Southern Africa - Connecting Regional Partners and Allies

Malawian women 2012JASS works with in-country partners who represent a wide spectrum of often marginalised constituencies, formal and informal women’s organisations and NGOs committed to a social justice agenda. Drawing on the diversity and reach of these organisations and alliances, JASS is able to connect with those who have the biggest stake in advancing rights in Southern Africa: women living with HIV and AIDS, LBTI people and young women.

The partners and alliances we build bring contextual knowledge, implementing experience, political savvy to negotiate the complex dynamics and an established constituency. JASS enhances this with a critical analysis of power and the leverage of local-to-global networks. The regional partnerships aim to maximize the reach and impact of our collective resources and expertise to promote justice and rights for women in Southern Africa.

There’s a lack of cooperation. Instead, we work in issue silos and sectors - HIV, GBV, poverty - with only occasional linking discussion. But have we done the work of identifying common bottom lines? Without it, we risk leaving silences and gaps, for example the ties between violence against LBTI and gender-based violence. ~ Thinkshop Report

JASS SNA’s strategic approach to partnerships allows for engagement across these silos, challenges partners to address the interconnectedness of the range of issues and has created opportunities for unusual and powerful collaborations. JASS Southern Africa connects these networks by mobilising women across a broad spectrum, including positive women, young feminists, sex-worker groups, and LBTI activists (lesbian, bisexual, transgender and intersex.)

Malawi Network of Religious Leaders living with HIV/AIDS (MANERELA+)

The Malawi Network of Religious Leaders living with HIV/AIDS is a 1500-strong membership network with extensive reach through Christian, Muslim and other faith communities. With its wide reach and critical analysis on women’s specific inequalities around HIV/AIDS, MANERELA+ catalyses change.

Widespread patterns of male privilege, social discrimination (e.g. lower levels of investment in the health, nutrition, and education of girls and women), institutionalised economic inequalities that keep resources out of women’s hands, making women dependent on men, less able to negotiate sex, more likely to practice survival or transactional sex, and more subject to violence. ~ Rev. MacDonald Sembereka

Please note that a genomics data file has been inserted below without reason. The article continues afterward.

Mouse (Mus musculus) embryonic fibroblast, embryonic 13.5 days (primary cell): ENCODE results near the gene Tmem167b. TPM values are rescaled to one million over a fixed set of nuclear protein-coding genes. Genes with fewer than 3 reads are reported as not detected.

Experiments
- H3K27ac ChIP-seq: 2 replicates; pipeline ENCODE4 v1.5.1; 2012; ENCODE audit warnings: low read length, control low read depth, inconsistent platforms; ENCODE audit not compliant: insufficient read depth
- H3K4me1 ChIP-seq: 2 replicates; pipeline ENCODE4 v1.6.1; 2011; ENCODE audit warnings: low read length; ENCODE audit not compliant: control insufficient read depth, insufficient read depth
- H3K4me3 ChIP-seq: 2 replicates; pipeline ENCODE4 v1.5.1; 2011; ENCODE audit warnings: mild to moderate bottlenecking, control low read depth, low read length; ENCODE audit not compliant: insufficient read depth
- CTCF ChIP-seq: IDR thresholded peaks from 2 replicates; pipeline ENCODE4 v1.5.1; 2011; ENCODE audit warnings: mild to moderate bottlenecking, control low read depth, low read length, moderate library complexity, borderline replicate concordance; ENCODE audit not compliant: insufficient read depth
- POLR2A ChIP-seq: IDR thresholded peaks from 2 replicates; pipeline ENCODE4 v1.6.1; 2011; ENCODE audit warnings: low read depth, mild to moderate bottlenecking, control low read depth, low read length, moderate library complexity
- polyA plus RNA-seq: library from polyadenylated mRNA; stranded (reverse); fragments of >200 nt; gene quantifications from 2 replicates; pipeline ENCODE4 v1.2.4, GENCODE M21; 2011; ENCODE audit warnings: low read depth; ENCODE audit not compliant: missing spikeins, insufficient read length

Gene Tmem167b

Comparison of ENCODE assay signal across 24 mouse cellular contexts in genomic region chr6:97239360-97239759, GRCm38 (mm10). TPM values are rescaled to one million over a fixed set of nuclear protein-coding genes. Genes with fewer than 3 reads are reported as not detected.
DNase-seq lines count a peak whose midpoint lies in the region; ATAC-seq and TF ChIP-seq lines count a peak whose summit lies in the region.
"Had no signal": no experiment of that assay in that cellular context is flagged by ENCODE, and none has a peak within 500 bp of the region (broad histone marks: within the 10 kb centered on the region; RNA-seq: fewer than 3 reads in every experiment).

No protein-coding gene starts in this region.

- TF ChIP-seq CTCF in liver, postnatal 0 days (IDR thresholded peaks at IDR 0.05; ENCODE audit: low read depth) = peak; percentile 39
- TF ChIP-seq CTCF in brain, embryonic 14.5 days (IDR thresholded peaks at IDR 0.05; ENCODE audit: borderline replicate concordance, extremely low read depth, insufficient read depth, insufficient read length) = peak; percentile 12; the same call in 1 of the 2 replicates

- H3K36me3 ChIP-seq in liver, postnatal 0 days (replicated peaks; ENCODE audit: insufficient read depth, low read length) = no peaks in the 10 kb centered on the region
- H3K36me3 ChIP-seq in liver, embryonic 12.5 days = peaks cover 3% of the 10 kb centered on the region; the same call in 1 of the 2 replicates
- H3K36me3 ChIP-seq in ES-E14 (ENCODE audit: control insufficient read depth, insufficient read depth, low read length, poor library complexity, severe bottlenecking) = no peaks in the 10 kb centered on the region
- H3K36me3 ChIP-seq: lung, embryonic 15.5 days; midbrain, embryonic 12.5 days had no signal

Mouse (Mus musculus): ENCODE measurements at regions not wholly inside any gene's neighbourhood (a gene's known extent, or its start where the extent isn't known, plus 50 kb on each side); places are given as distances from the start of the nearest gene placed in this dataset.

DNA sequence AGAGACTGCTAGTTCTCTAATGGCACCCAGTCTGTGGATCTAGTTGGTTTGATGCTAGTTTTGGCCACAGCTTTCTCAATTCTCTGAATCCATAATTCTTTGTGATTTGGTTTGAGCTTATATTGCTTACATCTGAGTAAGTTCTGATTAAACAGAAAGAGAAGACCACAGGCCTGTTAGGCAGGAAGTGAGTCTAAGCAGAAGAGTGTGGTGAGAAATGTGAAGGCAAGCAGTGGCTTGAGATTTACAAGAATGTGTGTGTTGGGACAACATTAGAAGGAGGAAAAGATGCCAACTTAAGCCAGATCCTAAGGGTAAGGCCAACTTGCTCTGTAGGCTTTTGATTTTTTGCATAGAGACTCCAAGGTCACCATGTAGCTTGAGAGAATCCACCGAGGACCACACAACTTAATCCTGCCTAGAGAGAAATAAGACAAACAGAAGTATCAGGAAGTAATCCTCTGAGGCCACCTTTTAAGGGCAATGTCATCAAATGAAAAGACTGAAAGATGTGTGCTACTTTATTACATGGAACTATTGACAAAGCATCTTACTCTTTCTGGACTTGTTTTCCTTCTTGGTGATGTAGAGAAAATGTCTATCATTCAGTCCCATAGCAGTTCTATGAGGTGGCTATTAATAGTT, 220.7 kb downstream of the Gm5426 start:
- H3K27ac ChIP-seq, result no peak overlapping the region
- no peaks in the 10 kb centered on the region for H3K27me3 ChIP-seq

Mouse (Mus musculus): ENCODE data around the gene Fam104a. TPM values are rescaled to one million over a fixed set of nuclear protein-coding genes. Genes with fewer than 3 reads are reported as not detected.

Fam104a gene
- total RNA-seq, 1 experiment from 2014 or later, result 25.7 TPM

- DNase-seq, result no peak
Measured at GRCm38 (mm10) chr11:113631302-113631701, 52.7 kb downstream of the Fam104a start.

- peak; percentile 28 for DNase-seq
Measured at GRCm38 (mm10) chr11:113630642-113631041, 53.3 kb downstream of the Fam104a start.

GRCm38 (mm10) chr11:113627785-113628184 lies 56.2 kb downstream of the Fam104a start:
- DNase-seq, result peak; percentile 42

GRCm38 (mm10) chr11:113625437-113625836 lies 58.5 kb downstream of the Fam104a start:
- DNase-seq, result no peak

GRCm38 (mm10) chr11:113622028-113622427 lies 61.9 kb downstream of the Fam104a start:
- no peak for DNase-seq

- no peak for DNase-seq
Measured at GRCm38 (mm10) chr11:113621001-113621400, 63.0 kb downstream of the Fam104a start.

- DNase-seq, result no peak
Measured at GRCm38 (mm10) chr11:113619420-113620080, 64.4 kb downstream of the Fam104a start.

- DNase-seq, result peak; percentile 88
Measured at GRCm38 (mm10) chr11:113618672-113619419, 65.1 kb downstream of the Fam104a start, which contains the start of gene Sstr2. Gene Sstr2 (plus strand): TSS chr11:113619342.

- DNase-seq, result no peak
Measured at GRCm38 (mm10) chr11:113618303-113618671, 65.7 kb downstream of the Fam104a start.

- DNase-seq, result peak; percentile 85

Gays and Lesbians of Zimbabwe (GALZ)

GALZ braves an increasingly dangerous and fragile operating context to provide critical services to LGBTI in Zimbabwe. With allies like Musasa Project, GALZ builds common ground across women’s and human rights organisations and civil society at large for safety and security.

We are not just LGBTI people – we are Zimbabweans, Africans, citizens. So we add our voices. For example during the cholera scourge we spoke up as citizens demanding clean water. We speak out for citizens’ access to health, education, justice. We speak as Africans, not as a marginalised, boxed minority. ~ Partnership Report

Youth Vision Zambia

Youth Vision Zambia (YVZ) was formed by young Zambians to organise for sexual and reproductive information, technologies and rights. Bringing an essential youth perspective, YVZ has a demonstrated commitment to young women’s rights and leadership in the form of their Young Women’s Leadership Academy.


A feminist organisation that works to advance gender equality and justice throughout Southern Africa through the use of Information and Communication Technologies (ICTs), Women’sNet provides technical and creative capacity-building at the regional level. Together we have worked to conceptualise and carry out the Feminist Tech Exchange, which builds and strengthens women’s communications skills with a key analysis of power and access to communications for movement-building.


Katswe Sistahood is a vibrant movement of young women that promotes access to comprehensive Sexual and Reproductive Health Rights (SRHR). Envisioning a society where Zimbabwean men and women are equal, Katswe engages women, sex workers, and urban youth using the revolutionary “pachoto” methodology. Pachoto meets young women where they are, using art, drama, song and wellbeing methodologies to build solidarity and connections across boundaries.


Musasa Project is the only organisation providing legal, shelter and counseling services to women and educating society on the problems of domestic violence and its effects on development, at family and national levels in Zimbabwe. With JASS, Musasa carries out the Heart—Mind—Body Initiative.